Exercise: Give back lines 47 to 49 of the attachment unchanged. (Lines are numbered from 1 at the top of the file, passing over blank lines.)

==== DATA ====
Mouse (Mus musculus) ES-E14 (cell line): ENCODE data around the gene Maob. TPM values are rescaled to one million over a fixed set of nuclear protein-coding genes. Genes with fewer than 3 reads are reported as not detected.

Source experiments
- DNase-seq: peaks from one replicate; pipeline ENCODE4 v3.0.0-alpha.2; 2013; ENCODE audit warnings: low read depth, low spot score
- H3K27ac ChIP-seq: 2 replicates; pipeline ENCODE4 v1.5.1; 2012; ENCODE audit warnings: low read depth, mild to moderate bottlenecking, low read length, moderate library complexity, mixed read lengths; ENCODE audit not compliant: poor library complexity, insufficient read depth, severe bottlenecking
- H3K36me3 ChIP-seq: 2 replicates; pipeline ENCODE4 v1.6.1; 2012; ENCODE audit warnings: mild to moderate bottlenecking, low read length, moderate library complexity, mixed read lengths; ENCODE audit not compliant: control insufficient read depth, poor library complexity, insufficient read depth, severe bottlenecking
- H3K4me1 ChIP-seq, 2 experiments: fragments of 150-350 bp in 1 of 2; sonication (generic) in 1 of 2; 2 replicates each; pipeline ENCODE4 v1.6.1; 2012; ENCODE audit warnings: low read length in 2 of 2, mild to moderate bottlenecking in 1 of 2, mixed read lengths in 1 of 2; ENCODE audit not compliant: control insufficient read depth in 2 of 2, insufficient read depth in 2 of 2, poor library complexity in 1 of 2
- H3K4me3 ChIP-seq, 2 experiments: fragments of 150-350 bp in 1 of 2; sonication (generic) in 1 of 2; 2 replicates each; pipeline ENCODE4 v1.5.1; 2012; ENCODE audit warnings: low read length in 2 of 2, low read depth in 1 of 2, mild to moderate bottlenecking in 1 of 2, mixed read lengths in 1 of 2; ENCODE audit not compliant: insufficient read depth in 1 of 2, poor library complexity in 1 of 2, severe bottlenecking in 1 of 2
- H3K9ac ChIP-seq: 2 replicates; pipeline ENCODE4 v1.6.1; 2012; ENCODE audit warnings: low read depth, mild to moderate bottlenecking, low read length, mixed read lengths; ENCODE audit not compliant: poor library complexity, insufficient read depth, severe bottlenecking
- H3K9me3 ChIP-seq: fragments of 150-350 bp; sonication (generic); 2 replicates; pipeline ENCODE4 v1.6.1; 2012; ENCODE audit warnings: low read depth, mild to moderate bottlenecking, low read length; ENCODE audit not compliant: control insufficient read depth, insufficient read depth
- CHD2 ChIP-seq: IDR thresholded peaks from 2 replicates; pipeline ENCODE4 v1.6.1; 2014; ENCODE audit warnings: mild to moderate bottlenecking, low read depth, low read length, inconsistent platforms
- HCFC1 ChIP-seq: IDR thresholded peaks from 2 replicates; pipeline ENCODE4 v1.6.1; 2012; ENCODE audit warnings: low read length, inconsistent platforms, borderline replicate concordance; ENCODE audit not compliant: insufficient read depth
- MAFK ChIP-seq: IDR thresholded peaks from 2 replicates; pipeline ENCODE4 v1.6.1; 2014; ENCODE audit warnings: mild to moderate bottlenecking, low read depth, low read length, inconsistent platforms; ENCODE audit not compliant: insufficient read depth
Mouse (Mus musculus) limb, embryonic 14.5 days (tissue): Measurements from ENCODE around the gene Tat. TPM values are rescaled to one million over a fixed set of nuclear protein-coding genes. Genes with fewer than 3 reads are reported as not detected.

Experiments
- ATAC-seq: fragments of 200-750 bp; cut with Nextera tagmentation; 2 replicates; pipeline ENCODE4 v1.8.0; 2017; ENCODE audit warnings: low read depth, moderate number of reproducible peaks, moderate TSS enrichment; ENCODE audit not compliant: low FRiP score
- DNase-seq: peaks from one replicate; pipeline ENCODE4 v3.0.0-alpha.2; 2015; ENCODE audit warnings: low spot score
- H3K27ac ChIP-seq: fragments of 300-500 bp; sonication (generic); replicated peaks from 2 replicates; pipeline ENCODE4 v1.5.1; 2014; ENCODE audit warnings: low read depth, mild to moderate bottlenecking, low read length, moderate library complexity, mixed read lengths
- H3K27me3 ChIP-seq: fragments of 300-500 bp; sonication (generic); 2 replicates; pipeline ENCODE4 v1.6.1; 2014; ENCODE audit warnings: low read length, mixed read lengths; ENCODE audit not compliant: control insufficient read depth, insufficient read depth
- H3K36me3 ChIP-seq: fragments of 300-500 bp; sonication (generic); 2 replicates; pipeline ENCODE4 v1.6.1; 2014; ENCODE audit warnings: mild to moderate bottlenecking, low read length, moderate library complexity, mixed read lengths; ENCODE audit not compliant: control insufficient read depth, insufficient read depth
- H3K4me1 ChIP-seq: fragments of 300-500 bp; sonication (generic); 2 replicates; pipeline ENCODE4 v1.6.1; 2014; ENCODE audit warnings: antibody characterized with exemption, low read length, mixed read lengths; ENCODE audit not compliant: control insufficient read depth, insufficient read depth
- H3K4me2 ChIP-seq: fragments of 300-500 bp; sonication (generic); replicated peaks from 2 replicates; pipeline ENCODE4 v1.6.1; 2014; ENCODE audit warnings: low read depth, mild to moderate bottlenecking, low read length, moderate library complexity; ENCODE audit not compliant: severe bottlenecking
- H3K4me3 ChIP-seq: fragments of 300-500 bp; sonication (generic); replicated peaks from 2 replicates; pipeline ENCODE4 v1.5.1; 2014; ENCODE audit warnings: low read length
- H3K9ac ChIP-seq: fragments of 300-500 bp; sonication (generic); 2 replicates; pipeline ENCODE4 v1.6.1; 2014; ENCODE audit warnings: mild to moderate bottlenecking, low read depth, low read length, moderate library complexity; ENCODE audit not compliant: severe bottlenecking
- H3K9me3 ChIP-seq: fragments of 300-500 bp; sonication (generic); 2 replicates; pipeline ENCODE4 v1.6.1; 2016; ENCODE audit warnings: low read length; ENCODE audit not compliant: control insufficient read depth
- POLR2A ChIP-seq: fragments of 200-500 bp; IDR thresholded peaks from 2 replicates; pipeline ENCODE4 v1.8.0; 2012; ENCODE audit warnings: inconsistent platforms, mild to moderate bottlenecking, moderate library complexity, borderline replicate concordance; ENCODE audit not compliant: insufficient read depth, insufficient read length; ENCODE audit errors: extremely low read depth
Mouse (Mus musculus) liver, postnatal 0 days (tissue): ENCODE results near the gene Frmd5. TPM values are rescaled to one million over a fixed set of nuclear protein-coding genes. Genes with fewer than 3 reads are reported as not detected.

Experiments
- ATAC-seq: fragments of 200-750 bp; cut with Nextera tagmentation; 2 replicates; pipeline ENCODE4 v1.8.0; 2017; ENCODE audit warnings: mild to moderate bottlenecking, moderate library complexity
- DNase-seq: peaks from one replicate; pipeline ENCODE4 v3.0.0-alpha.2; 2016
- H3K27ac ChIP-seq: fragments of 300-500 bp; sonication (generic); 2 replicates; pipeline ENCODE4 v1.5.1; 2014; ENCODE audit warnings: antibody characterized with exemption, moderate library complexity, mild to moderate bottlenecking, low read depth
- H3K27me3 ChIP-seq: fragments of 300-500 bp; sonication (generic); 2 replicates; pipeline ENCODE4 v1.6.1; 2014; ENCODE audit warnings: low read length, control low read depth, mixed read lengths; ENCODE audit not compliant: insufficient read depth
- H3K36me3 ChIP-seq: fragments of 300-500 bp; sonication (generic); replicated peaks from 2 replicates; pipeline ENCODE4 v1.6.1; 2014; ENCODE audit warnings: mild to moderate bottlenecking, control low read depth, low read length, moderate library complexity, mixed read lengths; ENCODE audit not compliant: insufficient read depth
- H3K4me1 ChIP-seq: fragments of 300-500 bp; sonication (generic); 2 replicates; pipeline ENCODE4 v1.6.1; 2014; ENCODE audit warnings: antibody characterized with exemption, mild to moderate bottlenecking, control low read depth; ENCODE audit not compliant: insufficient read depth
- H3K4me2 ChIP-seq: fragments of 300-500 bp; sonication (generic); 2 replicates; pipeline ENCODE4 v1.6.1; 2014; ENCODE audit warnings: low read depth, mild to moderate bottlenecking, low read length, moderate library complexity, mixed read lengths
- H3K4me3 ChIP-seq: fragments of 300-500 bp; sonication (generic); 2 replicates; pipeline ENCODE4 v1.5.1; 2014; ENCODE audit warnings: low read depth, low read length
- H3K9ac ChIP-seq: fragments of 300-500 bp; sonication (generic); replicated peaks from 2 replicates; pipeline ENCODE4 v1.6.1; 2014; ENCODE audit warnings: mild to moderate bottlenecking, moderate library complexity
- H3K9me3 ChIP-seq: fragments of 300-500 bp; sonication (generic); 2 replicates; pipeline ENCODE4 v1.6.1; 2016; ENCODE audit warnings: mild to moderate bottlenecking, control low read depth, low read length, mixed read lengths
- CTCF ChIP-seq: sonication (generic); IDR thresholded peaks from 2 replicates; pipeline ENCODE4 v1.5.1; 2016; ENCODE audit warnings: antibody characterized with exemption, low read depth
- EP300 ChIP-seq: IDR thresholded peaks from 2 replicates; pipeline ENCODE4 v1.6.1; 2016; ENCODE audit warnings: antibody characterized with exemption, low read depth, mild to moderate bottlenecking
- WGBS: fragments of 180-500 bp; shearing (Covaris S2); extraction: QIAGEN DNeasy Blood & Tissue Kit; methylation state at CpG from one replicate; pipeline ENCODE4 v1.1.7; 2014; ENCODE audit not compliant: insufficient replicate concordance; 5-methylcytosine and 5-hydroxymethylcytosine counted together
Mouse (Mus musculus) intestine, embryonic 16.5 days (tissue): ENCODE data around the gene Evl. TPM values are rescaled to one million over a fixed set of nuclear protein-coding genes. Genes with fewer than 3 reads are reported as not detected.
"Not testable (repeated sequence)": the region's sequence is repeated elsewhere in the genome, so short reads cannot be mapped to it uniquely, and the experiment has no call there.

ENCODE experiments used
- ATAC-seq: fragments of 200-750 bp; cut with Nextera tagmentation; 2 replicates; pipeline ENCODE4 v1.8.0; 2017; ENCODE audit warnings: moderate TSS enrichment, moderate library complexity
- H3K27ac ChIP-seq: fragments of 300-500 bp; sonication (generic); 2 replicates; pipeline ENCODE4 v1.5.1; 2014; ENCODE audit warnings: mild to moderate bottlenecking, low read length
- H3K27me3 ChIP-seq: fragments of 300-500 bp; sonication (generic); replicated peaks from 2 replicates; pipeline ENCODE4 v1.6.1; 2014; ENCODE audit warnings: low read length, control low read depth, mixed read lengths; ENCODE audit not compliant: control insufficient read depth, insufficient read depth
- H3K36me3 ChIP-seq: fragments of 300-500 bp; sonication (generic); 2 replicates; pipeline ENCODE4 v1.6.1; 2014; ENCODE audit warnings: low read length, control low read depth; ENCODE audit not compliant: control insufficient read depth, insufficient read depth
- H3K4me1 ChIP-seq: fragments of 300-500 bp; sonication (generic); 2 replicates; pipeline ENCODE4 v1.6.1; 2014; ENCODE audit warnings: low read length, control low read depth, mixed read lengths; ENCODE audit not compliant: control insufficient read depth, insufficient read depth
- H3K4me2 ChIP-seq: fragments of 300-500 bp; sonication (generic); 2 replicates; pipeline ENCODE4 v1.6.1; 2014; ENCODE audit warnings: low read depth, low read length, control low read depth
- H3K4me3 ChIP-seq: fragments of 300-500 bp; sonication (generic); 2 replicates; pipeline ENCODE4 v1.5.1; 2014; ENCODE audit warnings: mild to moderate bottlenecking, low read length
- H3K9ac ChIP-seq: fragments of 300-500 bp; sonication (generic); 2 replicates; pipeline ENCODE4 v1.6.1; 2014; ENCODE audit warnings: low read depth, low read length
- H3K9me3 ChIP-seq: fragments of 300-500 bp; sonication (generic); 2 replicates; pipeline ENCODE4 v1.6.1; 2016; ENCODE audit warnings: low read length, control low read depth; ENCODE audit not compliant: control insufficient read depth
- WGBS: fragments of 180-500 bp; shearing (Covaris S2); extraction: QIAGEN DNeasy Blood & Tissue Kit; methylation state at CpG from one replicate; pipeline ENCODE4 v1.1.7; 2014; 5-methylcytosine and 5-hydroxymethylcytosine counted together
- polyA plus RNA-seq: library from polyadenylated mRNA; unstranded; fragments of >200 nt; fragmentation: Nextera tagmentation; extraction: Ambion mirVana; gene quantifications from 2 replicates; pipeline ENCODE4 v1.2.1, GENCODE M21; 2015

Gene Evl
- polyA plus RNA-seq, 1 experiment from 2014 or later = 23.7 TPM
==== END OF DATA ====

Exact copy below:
- H3K36me3 ChIP-seq: fragments of 300-500 bp; sonication (generic); 2 replicates; pipeline ENCODE4 v1.6.1; 2014; ENCODE audit warnings: low read length, control low read depth; ENCODE audit not compliant: control insufficient read depth, insufficient read depth
- H3K4me1 ChIP-seq: fragments of 300-500 bp; sonication (generic); 2 replicates; pipeline ENCODE4 v1.6.1; 2014; ENCODE audit warnings: low read length, control low read depth, mixed read lengths; ENCODE audit not compliant: control insufficient read depth, insufficient read depth
- H3K4me2 ChIP-seq: fragments of 300-500 bp; sonication (generic); 2 replicates; pipeline ENCODE4 v1.6.1; 2014; ENCODE audit warnings: low read depth, low read length, control low read depth